Self-Modifying Programs?

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#1 chris772   User is offline

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Self-Modifying Programs?

Posted 24 January 2010 - 12:29 AM

We all know there is self-replicating code out there, but what about self-modifying code? Is it even possible? For example, you have a calculator programmed with the capability to search code and mathematical databases. If you tell it (though a specialized input window or something) to incorporate a new button for square roots, could it do it? The program could search through the databases, add a new function to its code and recompile itself. Possible or impossible? Discuss if you will.

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#2 abgorn   User is offline

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Re: Self-Modifying Programs?

Posted 24 January 2010 - 09:21 AM

I remember writing a blog entry about this but I'm still not sure if it's completely possible because even the best compilers can't find the exact source of a bug not to mention knowing the objective of the code it has the bug in and editing the source to keep that goal. I'm sure you could write something for it for a simple application but the algorithm would probably be massive compared to the small amount of code used in the actual app and would just be overkill.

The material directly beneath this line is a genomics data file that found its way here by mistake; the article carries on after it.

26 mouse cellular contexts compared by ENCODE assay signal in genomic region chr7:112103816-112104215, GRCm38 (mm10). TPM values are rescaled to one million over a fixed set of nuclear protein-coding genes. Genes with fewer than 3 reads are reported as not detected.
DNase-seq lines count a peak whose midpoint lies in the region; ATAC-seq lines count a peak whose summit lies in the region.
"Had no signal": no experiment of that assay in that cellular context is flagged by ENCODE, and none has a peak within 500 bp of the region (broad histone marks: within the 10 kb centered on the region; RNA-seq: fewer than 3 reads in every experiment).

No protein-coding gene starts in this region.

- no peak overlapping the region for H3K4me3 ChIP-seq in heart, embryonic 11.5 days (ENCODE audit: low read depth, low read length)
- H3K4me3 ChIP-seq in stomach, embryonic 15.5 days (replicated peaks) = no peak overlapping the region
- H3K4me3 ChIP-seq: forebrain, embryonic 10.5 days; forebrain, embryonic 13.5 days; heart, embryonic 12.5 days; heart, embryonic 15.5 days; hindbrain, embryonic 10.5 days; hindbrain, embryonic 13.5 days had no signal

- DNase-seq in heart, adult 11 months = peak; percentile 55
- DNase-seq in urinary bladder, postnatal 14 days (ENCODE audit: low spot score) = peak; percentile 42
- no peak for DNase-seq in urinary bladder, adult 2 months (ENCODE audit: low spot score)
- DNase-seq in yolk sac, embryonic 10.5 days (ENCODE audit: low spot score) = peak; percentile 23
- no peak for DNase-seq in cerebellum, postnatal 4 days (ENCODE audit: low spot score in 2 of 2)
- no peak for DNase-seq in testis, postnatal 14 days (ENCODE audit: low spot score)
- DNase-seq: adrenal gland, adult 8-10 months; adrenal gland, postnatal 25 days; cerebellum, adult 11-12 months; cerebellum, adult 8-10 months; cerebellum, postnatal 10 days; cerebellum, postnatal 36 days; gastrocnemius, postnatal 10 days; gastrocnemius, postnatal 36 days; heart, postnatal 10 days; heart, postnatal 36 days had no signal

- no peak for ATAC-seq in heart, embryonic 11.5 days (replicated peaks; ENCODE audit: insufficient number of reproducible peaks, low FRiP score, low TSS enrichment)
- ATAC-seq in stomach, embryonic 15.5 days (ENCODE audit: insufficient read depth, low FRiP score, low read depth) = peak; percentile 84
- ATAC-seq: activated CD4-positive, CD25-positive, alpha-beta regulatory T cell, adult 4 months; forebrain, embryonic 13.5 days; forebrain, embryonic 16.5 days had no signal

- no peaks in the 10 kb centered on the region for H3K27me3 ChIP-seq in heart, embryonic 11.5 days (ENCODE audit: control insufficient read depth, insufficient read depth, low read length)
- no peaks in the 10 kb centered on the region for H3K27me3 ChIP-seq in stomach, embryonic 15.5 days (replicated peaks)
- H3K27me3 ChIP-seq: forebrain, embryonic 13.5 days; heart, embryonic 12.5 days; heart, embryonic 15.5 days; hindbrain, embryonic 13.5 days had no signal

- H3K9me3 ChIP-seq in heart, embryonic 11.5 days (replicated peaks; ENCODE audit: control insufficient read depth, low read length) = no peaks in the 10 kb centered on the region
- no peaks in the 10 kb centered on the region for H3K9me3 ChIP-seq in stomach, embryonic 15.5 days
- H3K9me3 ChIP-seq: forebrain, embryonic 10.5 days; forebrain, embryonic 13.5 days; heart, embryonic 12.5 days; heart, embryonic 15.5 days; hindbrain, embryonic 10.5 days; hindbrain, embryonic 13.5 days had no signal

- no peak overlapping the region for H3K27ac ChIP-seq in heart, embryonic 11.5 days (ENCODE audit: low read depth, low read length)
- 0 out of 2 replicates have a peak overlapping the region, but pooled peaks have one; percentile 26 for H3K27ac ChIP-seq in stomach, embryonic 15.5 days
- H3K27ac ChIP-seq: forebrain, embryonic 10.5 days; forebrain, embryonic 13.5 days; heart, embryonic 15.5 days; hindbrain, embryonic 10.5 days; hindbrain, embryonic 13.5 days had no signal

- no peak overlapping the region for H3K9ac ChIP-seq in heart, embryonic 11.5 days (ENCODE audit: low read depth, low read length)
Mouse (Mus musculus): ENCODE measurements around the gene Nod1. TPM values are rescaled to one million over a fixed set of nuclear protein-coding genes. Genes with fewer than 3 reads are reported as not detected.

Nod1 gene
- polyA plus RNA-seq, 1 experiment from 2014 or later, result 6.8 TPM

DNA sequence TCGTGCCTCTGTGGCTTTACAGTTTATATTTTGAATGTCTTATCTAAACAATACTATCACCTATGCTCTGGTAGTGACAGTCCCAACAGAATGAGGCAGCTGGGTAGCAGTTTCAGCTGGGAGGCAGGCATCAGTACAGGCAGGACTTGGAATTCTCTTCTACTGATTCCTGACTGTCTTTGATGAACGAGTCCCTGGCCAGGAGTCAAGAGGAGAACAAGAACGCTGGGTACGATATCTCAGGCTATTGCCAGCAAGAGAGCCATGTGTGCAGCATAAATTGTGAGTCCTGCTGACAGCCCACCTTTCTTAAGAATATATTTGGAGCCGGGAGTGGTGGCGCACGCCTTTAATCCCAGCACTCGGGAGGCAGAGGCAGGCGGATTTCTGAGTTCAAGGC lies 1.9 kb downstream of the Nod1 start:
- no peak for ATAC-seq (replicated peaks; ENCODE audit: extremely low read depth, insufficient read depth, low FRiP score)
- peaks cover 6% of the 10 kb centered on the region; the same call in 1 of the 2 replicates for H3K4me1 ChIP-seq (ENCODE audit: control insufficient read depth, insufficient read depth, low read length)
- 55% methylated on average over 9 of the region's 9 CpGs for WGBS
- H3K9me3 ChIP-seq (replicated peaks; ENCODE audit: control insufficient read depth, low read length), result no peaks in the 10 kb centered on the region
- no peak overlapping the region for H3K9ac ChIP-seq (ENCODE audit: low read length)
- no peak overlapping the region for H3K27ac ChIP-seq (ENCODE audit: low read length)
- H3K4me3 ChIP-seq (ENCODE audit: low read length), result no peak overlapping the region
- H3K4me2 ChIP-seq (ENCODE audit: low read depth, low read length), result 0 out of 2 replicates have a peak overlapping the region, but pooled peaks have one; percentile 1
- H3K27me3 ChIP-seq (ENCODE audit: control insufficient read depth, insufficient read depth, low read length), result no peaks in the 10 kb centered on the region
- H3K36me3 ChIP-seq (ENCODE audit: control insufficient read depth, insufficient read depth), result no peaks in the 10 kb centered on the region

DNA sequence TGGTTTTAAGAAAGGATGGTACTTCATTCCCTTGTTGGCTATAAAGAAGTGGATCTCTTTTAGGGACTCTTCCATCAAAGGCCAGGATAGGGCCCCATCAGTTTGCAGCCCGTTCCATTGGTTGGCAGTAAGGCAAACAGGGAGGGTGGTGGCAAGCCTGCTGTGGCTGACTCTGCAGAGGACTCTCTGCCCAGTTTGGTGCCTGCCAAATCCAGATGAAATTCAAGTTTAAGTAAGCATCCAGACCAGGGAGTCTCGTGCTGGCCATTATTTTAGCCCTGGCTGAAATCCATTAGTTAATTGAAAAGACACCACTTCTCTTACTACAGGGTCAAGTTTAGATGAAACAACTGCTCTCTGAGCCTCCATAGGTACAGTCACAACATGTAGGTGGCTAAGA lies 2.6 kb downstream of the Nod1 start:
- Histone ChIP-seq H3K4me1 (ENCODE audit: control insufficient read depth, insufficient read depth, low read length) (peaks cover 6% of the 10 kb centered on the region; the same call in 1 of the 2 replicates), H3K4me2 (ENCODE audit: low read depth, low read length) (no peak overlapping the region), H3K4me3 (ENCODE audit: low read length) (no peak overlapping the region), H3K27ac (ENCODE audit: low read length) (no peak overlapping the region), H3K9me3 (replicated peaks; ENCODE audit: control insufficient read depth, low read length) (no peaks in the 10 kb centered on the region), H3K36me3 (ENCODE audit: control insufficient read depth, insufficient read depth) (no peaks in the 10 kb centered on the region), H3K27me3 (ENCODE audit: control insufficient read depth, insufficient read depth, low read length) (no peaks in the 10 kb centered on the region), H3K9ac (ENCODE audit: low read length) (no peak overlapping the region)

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#3 olibenu   User is offline

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Re: Self-Modifying Programs?

Posted 24 January 2010 - 11:03 AM

programs can't think, you'll have to tell them what to do.
adding a new function to its code and recompiling itself does not seem feasible.
you can define a set of parameters and mathematical operations (since this is what makes up functions) and chose which to use (based on searched code and mathematical databases)
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#4 chris772   User is offline

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Re: Self-Modifying Programs?

Posted 24 January 2010 - 12:52 PM

So with current technology highly implausible or impossible? Thank you for your answers.
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#5 no2pencil   User is offline

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Re: Self-Modifying Programs?

Posted 24 January 2010 - 12:59 PM

View Postolibenu, on 24 Jan, 2010 - 12:03 PM, said:

adding a new function to its code and recompiling itself does not seem feasible.databases)

You can't take a binary executable, add code & recompile it.

Viruses often infect exe's, or rename the original & then call it after being ran.
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#6 abgorn   User is offline